Welcome! Here are the website rules, as well as some tips for using this forum.
Need to contact us? Visit https://heatinghelp.com/contact-us/.
Click here to Find a Contractor in your area.

Boiler water feed shutoff

I bought a cottage, that has a Slant/fin Victory 90 boiler, in a cold northern climate location and I'll be visiting the house on average once a month during winter and I'm unsure if I turn off the main house water pump for a few weeks would that be a issue to the boiler system. Why would I turn of the main water pump? its the fear of a water line freeze. I'll be setting the house temperature to 58 degrees while I'm gone. I understand the boiler has a closed water system and it does have a valve to accept more water if needed but would the boiler require new water over a 3 to 4 week period.


  • BBros
    BBros Member Posts: 41
    edited October 2016
    Anecdotally, I would say the risk of the furnace quitting on a fuel or air issue and the house freezing is greater than the risk it will lose water and trip out on lwco... and freeze. Heating systems really ought not be "consuming" water. IF they are, you are potentially damaging the system with the constant in-flow of oxygenated water.

    As you may know, turning the water main or pump off doesn't protect against freezing. It protects against thawing! The danger is the pipe bursts due to freeze up, then floods the house once it warms up...

    I would shut off the water if there is genuine concern a pipe might freeze up, particularly if you think it might freeze up regardless of the boiler operation. I would also say... figure out how to insulate the risky piping!

    I'm not a pro though, so wait for someone more qualified to answer.
  • Leon82
    Leon82 Member Posts: 684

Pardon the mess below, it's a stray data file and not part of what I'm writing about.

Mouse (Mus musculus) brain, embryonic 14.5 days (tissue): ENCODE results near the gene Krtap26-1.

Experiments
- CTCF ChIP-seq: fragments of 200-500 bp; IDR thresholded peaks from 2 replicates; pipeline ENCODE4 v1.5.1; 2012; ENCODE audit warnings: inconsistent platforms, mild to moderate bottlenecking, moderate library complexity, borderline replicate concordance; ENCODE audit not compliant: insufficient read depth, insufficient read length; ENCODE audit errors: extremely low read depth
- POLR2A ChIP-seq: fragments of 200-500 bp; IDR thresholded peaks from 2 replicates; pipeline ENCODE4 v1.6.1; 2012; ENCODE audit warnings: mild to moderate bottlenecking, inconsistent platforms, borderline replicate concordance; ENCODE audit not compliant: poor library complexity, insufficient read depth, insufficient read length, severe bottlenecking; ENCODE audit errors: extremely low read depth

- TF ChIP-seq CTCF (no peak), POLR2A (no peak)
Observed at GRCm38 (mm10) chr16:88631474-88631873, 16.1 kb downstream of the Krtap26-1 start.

Assuming it is sealed good it will be fine, also assuming a low water cutoff is installed.

    I would close the valve for the autofill. It should have a back flow preventer but better safe then sorry.
  • Jamie Hall
    Jamie Hall Member Posts: 19,106
    If you turn off the water -- perhaps not such a bad idea -- be sure and drain all the domestic piping thoroughly. As @BBros noted, the real hazard is that something will freeze and burst the pipe -- and then when the water is turned on or thaws you get a flood. Don't ask me how I know...

    The heating system is a different matter. If there is no low water cutoff on the boiler, though, you should turn it off if you turn off the rest of the water. If there is, however, you can safely leave it running even with the water supply turned off. There are two possible problems: if there is a leak in the heating system, it might shut off on low water, and freeze. Which you don't want -- so check and make sure there are no leaks. If the power goes out, it might also freeze... the solution to both of those is to add antifreeze (glycol) to the hot water heat. That will make future repairs on the system a nuisance, and you should have a backflow preventer on the feed to the boiler, but it may be worth the effort.
    Br. Jamie, osb
    Building superintendent/caretaker, 7200 sq. ft. historic house museum with dependencies in New England
  • BobC
    BobC Member Posts: 5,310
    You can install a freeze alarm that will dial a phone number if the temperature falls below a preset level. At least then you would know if there was a problem.

    Smith G8-3 with EZ Gas @ 90,000 BTU, Single pipe steam
    Vaporstat with a 12oz cut-out and 4oz cut-in
    3PSI gauge
  • tntschmidt
    tntschmidt Member Posts: 2
    Thanks for all of the knowledge and tips/ideas. I need to confirm a few things about my system and then come with a protocol for when I'm away for the house.